ng-nz logo
Story image

Supersonic passenger jets may not be far away

28 Mar 2017

Jet startup Boom is trying to bring back supersonic aircraft. This is honestly one of the more exciting things in recent tech-world memory. If such a concept were to become normal for air travel, human relationships and lifestyles could be forever altered. As Boom CEO Blake Scholl puts it:

“When time is no longer a limit, where will you vacation? Where will you do business? Will you fall in love with someone from another continent? And how much more time will you have at home with the people who matter.”

The company recently raised $33 million in their first round of funding, with several large investors contributing heavily. With angel investors, the total funding reached $41 million.

With this capital, Boom is able to finish building their XB-1 Supersonic Demonstrator, carry out their flight testing, and set a new speed record for a commercial aircraft. And this is just the start of their mission to make the people and places of Earth more accessible.

“As we celebrate this milestone on our journey toward a supersonic renaissance, I’d like to share what motives us at Boom,” says Scholl.

“While we love the hard engineering and technical challenges, what really drives us is the enormous human benefit of faster travel.”

Scholl likens understanding supersonic jet travel to the last industry boom, the jet age of the 1950s and 1960s.

Jets cut the travel time to Hawaii by 10 hours, resulting in a massive tourism boom for the state. Visiting Hawaii was impractical before jet travel, and is now one of the world’s most popular holiday destinations. Now imagine if you could travel to Hawaii in a couple of hours. From New Zealand.

“Imagine traveling across the Atlantic, getting business done, and being home to tuck your children into bed,” says Scholl.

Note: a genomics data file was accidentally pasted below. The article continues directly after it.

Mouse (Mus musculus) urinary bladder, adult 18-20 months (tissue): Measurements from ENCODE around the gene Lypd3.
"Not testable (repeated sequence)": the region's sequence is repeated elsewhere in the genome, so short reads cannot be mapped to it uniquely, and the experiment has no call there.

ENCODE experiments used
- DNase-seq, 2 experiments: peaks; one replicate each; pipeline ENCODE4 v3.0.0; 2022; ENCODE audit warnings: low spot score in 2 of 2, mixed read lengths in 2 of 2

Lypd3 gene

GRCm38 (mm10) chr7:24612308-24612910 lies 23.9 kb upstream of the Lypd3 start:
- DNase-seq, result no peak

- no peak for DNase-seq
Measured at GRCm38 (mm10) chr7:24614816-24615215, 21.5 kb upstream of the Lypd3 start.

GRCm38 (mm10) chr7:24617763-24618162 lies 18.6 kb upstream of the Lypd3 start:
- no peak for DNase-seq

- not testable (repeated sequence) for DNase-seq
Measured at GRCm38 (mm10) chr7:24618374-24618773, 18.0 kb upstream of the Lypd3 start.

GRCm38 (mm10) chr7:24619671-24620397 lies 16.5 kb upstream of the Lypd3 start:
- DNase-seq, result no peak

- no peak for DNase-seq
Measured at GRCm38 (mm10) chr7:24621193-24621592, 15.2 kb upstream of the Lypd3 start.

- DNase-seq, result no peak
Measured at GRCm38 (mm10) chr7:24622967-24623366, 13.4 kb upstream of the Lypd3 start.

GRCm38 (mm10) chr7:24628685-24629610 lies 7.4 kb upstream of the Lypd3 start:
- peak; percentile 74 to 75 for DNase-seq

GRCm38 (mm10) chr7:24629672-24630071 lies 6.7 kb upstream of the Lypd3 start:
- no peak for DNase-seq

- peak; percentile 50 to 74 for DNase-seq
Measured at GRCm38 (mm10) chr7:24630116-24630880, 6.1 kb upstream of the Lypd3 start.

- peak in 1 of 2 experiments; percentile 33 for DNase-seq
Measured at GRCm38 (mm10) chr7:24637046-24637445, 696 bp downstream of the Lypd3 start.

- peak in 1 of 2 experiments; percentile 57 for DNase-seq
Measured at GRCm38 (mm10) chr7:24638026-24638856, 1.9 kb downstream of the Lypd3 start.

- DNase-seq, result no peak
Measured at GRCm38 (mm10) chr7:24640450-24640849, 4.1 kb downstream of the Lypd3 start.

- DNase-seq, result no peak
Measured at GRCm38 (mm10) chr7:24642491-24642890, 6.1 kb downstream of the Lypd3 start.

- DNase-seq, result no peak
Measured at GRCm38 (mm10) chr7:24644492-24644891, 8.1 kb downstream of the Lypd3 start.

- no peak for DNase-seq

“Or saving two whole days of a typical round-trip itinerary to Asia. What happens when Sydney and Auckland are as accessible as Honolulu?”

The company’s ambition and optimism is way out there, which is important for a startup. It probably helps that they’ve received over $40 million in funding so far. While their CEO speaks of supersonic jet travel in romantic ideals and what-ifs, it will be interesting to see if they can actually execute their mission. For those of us that missed out on Concorde, this would be a welcome innovation.

Story image
Apple previews iOS 14 at WWDC
Apple’s worldwide sneak preview of the new iOS 14 app may not have a fancy name like its macOS ‘Big Sur’ counterpart, but there is still plenty on offer.More
Story image
Game review: Borderlands Legendary Collection on Nintendo Switch
I was pleasantly surprised when I opened Borderlands (2009) and the highly stylised art direction and animation didn’t seem like it was from the same year that Barack Obama first took office.More
Story image
Hands-on review: 13-inch MacBook Pro - the butterfly keyboard is finally dead
With the typing experience improved and the insides bumped up and the Apple ecosystem now better than ever, the MacBook Pro is now an even more reliable tool.More
Story image
Almost 40% of the Earth's population will be gamers by 2023
There will be 3 billion gamers on the planet by the time 2023 comes along, and the gaming market will suprass US$200 billion worldwide during the same year, according to the latest data from Newzoo.More
Story image
Video games market booming following COVID-19 related lockdowns
As an industry custom-built for people to stay indoors, it is understandable that the global video games market has boomed in the last few months, bringing huge profits for the leading gaming companies and their shareholders.More
Story image
Microsoft to help NZ job seekers acquire new digital skills for the COVID-19 economy
"The digital transformation of the economy is driving demand for tech-enabled jobs across almost every industry and with it demand for people with digital skills."More